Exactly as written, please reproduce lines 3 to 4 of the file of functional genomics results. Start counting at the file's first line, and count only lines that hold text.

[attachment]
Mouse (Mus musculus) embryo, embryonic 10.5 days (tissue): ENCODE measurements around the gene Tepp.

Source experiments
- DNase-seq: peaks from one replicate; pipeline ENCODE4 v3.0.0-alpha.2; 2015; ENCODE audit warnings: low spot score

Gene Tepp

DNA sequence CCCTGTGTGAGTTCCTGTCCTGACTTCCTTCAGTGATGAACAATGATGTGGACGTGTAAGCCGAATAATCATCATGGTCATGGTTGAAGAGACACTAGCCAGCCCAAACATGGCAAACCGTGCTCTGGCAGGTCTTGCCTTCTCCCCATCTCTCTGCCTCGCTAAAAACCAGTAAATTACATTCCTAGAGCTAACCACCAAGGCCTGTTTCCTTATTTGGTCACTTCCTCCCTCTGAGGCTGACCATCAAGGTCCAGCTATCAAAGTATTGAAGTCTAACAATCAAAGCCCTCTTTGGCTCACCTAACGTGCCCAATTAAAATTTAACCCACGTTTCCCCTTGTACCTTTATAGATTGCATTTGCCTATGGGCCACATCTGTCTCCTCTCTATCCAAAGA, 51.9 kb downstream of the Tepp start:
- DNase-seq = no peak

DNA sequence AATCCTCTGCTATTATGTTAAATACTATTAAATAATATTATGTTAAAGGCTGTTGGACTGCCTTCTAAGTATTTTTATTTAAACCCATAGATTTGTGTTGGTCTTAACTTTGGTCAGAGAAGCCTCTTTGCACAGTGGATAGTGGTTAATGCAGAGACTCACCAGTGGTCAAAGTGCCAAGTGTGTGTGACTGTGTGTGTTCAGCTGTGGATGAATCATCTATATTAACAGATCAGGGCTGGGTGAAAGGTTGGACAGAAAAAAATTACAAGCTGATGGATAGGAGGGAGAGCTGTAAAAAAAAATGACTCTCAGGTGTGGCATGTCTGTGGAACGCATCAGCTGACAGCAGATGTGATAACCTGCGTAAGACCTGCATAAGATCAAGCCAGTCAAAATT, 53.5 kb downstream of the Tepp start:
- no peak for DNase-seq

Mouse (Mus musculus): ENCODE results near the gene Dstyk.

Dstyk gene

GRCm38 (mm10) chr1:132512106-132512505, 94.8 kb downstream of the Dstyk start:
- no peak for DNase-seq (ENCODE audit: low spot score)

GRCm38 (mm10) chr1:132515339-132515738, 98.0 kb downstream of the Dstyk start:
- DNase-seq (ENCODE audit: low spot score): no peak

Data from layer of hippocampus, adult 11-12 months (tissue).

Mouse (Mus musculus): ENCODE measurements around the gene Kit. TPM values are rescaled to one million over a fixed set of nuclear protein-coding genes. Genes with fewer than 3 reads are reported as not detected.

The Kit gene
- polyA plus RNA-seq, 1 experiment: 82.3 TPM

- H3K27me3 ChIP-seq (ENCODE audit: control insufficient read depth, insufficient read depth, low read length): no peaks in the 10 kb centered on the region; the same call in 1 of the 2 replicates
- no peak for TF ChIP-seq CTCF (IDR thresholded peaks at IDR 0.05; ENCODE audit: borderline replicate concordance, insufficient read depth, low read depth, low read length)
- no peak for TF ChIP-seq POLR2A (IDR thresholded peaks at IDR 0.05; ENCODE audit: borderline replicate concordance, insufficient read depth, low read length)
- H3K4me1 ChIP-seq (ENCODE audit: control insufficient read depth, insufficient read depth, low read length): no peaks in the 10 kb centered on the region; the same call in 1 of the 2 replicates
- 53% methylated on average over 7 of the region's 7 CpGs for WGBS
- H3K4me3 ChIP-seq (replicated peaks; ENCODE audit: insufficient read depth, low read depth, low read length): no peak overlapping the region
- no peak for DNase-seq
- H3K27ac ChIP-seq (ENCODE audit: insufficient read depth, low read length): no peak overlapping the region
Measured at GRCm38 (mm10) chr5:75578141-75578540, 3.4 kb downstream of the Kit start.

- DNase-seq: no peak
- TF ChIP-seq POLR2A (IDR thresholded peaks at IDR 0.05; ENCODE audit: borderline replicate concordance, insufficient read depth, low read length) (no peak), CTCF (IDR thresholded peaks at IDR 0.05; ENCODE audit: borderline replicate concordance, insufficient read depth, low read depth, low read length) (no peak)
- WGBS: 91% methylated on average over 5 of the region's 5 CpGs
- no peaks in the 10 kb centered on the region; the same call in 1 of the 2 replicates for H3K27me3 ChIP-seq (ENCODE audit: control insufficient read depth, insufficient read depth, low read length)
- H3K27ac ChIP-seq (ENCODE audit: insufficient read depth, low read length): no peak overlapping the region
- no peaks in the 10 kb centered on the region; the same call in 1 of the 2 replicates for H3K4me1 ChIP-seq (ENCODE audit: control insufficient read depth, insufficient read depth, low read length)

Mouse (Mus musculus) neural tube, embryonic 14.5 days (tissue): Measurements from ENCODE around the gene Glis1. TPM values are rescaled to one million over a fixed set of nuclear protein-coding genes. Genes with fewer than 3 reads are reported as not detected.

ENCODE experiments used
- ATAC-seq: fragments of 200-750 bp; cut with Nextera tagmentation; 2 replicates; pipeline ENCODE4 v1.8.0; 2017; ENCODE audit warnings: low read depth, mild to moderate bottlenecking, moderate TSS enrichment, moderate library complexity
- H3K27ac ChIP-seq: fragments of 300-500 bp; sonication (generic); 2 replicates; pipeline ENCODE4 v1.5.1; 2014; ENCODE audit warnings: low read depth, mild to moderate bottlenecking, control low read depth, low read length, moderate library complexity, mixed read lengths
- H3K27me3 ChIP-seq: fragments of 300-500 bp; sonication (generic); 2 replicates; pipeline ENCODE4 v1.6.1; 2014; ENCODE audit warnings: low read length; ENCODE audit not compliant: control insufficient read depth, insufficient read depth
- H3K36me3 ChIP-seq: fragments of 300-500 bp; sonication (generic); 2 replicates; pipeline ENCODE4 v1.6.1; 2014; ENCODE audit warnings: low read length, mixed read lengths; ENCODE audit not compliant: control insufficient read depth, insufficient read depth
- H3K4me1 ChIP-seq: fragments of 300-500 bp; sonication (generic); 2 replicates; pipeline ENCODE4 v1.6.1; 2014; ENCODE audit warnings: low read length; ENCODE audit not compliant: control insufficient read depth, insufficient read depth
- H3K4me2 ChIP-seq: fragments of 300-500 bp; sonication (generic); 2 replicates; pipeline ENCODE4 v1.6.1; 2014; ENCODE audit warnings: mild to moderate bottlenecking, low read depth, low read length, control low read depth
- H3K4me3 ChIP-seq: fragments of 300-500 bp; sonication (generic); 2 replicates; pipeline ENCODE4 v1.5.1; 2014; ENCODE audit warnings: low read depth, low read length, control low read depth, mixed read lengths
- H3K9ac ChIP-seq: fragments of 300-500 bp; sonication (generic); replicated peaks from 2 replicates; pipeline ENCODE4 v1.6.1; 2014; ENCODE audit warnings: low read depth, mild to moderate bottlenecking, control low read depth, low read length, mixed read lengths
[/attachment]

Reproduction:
- DNase-seq: peaks from one replicate; pipeline ENCODE4 v3.0.0-alpha.2; 2015; ENCODE audit warnings: low spot score

Gene Tepp